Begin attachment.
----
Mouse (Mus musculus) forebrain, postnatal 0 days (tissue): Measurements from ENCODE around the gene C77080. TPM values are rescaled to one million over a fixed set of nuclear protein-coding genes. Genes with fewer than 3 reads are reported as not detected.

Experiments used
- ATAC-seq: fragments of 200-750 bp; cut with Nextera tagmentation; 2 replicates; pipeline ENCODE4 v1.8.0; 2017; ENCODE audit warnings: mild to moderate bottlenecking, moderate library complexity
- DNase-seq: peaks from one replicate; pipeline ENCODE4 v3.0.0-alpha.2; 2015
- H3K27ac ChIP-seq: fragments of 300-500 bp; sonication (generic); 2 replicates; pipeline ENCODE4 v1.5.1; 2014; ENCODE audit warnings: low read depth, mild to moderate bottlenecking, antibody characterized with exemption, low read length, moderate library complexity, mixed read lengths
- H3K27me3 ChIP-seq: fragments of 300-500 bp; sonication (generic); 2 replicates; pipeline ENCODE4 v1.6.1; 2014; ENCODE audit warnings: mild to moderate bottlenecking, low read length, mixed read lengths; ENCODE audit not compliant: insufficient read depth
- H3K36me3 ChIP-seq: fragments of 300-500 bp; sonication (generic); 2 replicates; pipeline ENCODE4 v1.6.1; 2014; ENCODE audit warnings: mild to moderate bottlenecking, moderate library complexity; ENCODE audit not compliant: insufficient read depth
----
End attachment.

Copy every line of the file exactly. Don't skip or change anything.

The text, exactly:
Mouse (Mus musculus) forebrain, postnatal 0 days (tissue): Measurements from ENCODE around the gene C77080. TPM values are rescaled to one million over a fixed set of nuclear protein-coding genes. Genes with fewer than 3 reads are reported as not detected.

Experiments used
- ATAC-seq: fragments of 200-750 bp; cut with Nextera tagmentation; 2 replicates; pipeline ENCODE4 v1.8.0; 2017; ENCODE audit warnings: mild to moderate bottlenecking, moderate library complexity
- DNase-seq: peaks from one replicate; pipeline ENCODE4 v3.0.0-alpha.2; 2015
- H3K27ac ChIP-seq: fragments of 300-500 bp; sonication (generic); 2 replicates; pipeline ENCODE4 v1.5.1; 2014; ENCODE audit warnings: low read depth, mild to moderate bottlenecking, antibody characterized with exemption, low read length, moderate library complexity, mixed read lengths
- H3K27me3 ChIP-seq: fragments of 300-500 bp; sonication (generic); 2 replicates; pipeline ENCODE4 v1.6.1; 2014; ENCODE audit warnings: mild to moderate bottlenecking, low read length, mixed read lengths; ENCODE audit not compliant: insufficient read depth
- H3K36me3 ChIP-seq: fragments of 300-500 bp; sonication (generic); 2 replicates; pipeline ENCODE4 v1.6.1; 2014; ENCODE audit warnings: mild to moderate bottlenecking, moderate library complexity; ENCODE audit not compliant: insufficient read depth